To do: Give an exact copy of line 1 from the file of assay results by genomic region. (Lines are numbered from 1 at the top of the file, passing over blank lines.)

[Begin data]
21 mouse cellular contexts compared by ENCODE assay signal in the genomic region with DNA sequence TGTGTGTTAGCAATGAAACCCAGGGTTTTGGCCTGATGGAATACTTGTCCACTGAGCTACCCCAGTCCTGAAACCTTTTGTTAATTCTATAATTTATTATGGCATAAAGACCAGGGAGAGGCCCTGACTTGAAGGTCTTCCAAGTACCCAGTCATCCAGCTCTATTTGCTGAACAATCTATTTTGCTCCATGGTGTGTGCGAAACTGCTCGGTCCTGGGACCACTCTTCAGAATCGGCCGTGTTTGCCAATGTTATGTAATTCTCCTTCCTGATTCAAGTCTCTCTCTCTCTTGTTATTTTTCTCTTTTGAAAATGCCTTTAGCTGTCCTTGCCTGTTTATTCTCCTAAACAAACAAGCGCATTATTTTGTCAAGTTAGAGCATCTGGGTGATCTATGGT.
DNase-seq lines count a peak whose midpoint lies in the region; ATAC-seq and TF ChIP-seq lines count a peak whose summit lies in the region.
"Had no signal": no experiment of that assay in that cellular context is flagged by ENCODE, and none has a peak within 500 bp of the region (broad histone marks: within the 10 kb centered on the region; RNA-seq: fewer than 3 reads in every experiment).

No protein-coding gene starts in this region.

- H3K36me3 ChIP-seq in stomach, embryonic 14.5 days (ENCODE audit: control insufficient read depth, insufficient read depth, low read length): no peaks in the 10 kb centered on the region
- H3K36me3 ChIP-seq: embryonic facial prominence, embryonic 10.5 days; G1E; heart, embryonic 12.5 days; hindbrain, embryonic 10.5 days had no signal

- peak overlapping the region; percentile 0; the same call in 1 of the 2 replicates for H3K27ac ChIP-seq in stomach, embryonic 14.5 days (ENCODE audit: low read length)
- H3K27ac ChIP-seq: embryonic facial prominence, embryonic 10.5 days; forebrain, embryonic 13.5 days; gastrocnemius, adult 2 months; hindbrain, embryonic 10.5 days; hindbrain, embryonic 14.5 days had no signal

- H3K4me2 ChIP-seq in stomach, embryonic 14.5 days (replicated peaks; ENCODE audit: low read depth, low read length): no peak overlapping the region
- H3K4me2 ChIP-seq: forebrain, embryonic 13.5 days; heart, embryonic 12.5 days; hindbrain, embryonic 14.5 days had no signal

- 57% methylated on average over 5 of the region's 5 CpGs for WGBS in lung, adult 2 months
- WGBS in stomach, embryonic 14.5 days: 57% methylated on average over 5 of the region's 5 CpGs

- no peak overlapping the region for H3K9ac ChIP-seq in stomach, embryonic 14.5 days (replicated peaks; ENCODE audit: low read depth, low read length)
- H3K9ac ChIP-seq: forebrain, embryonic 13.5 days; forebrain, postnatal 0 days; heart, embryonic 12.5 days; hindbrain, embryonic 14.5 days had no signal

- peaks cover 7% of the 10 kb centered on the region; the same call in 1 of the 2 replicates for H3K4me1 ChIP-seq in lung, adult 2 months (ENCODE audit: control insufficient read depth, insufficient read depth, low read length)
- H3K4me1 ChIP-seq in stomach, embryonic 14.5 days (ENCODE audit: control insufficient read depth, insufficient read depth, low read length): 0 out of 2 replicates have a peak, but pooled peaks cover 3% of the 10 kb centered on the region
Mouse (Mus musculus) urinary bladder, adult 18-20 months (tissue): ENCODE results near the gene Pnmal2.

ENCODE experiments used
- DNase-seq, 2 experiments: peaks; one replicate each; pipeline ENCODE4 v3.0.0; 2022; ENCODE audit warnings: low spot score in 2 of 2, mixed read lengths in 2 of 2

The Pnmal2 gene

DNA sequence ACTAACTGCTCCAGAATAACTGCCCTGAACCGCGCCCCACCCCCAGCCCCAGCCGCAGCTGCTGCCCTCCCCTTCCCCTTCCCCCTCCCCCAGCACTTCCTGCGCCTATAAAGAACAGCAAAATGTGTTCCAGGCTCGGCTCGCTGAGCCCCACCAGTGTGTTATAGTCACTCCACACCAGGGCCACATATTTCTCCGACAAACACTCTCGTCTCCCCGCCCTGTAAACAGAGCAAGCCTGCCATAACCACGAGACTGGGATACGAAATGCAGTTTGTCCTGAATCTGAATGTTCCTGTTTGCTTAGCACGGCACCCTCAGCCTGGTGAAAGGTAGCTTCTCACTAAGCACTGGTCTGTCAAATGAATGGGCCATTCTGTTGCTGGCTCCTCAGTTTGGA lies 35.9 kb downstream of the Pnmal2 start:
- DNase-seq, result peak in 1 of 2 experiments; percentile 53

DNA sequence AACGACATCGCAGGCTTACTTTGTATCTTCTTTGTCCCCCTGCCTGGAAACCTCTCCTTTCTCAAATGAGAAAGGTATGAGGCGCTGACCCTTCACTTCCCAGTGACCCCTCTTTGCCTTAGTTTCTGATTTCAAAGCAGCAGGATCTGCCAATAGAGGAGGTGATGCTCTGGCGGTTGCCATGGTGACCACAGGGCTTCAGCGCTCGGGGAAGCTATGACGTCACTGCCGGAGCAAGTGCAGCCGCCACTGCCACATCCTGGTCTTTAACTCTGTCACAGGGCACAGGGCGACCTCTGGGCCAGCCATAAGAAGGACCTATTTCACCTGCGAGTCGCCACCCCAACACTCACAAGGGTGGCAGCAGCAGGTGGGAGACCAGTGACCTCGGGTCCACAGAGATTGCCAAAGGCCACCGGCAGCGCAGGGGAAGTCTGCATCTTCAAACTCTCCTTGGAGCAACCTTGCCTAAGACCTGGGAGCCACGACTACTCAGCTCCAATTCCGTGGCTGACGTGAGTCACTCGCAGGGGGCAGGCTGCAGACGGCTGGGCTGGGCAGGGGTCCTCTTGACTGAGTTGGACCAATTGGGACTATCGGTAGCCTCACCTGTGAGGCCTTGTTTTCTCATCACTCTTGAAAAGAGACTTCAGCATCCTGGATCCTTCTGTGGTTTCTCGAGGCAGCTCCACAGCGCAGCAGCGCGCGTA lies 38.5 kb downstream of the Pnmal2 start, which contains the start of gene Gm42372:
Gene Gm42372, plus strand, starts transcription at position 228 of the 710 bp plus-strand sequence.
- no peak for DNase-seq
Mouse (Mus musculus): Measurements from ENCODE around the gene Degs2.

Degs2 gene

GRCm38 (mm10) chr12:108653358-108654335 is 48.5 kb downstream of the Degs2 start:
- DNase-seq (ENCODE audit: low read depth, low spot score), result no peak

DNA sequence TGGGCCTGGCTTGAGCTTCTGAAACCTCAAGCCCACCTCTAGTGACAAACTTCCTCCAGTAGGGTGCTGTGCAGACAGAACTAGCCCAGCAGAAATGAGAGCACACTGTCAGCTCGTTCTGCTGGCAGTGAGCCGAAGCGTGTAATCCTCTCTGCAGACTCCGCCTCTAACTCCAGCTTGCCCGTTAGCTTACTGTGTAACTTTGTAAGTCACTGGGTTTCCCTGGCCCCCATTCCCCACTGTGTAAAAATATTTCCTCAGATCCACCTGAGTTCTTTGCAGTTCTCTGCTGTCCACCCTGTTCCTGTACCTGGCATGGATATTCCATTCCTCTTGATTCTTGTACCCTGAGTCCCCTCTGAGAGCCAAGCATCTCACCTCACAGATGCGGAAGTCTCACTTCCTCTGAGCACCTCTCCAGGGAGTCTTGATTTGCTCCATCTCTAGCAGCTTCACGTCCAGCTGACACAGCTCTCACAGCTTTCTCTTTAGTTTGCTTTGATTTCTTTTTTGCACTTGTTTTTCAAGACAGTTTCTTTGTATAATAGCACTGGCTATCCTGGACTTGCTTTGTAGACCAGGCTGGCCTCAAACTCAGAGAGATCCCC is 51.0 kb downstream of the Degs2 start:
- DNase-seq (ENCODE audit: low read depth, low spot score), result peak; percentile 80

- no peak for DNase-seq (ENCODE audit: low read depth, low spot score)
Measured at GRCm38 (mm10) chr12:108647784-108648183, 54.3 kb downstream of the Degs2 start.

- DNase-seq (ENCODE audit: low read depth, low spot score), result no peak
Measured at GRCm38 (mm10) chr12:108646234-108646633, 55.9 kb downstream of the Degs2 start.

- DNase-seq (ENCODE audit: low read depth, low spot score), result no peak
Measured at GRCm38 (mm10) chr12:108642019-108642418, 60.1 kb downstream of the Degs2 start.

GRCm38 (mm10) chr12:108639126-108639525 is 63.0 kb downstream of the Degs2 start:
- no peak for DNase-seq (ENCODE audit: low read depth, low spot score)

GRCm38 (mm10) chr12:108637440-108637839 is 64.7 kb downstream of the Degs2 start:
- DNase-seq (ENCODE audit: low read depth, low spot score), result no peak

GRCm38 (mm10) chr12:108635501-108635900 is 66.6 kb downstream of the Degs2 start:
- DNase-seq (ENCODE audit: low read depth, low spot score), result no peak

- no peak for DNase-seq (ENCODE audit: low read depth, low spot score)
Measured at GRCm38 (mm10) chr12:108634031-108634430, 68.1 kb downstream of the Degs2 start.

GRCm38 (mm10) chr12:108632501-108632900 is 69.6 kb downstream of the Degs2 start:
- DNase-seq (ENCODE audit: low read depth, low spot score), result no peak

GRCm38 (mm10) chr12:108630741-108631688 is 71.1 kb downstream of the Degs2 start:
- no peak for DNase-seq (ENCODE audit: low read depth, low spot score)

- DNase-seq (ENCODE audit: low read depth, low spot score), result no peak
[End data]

21 mouse cellular contexts compared by ENCODE assay signal in the genomic region with DNA sequence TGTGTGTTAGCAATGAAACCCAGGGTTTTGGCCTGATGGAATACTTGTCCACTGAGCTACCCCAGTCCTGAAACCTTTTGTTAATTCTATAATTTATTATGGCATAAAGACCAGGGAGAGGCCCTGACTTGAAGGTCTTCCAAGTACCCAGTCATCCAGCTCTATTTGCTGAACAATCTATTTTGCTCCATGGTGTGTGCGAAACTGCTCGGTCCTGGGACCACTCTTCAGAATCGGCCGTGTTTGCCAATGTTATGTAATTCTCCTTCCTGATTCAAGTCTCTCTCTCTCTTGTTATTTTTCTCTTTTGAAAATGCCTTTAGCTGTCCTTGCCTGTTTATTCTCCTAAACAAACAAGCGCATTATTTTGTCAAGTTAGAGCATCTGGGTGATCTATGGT.